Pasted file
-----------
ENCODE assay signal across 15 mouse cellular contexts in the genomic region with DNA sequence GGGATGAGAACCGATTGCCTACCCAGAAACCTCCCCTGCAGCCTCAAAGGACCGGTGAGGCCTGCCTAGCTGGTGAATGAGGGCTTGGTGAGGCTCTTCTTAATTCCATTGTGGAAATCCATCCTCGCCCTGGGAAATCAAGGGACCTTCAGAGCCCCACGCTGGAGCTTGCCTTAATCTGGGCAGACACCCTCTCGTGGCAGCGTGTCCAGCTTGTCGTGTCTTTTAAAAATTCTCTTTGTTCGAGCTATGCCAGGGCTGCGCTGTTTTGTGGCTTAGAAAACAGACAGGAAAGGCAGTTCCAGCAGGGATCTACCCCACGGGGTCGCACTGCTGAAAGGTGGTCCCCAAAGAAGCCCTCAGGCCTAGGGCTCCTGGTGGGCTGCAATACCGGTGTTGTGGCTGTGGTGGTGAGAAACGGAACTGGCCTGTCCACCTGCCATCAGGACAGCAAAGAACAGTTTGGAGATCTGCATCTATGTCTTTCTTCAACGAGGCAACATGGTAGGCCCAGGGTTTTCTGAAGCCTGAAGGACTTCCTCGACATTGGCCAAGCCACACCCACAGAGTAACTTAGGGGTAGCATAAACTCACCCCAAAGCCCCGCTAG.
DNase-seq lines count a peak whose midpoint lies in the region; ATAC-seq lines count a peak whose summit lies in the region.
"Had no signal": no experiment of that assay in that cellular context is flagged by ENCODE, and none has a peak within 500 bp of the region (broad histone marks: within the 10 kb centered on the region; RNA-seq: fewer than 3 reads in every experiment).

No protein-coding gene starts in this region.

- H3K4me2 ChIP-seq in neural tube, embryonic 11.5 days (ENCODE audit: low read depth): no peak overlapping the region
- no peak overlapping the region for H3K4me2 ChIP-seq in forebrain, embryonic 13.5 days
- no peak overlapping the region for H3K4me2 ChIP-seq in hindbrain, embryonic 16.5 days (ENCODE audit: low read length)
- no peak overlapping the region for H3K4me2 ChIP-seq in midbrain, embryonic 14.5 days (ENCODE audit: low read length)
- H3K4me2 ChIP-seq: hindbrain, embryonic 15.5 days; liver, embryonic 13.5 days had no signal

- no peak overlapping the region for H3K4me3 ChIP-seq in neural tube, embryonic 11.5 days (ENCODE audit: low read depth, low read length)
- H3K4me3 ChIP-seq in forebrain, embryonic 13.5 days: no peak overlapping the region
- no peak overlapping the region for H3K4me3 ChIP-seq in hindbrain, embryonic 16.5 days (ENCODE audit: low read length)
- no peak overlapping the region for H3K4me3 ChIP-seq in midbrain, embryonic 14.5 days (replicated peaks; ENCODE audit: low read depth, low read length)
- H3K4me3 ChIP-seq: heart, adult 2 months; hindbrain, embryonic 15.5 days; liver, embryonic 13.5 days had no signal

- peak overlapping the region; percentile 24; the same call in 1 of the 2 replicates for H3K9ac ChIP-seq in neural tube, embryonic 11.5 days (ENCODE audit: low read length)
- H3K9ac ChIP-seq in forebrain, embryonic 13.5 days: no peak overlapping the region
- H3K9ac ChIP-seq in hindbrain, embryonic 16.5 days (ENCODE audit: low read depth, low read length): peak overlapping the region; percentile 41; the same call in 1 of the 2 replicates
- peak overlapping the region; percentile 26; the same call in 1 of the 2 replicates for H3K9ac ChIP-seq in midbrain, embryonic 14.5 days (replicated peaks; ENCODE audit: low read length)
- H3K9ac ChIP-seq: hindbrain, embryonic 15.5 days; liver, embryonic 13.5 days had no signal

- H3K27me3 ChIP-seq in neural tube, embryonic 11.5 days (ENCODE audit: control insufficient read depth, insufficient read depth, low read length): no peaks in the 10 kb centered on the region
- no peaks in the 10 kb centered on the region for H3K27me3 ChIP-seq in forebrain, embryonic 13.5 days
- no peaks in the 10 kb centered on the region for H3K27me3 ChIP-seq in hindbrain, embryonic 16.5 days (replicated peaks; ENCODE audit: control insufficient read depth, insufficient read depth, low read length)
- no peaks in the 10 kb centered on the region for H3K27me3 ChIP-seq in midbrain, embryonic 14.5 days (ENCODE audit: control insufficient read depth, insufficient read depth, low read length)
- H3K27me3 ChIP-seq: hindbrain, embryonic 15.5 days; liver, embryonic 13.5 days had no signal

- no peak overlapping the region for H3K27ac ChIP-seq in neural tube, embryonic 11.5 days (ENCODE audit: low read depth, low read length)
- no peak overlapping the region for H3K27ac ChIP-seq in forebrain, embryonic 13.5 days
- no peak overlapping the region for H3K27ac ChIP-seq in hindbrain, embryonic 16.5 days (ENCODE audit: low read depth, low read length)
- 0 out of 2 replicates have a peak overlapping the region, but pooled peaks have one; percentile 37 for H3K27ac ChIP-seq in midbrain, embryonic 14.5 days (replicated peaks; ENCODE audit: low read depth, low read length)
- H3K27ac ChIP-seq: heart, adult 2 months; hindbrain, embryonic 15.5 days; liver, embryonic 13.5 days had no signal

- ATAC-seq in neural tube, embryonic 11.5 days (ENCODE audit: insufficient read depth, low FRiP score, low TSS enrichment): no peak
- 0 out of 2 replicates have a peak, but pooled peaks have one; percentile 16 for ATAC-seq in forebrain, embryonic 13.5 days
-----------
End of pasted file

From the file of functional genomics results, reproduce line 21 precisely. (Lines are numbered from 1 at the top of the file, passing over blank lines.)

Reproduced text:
- no peaks in the 10 kb centered on the region for H3K27me3 ChIP-seq in forebrain, embryonic 13.5 days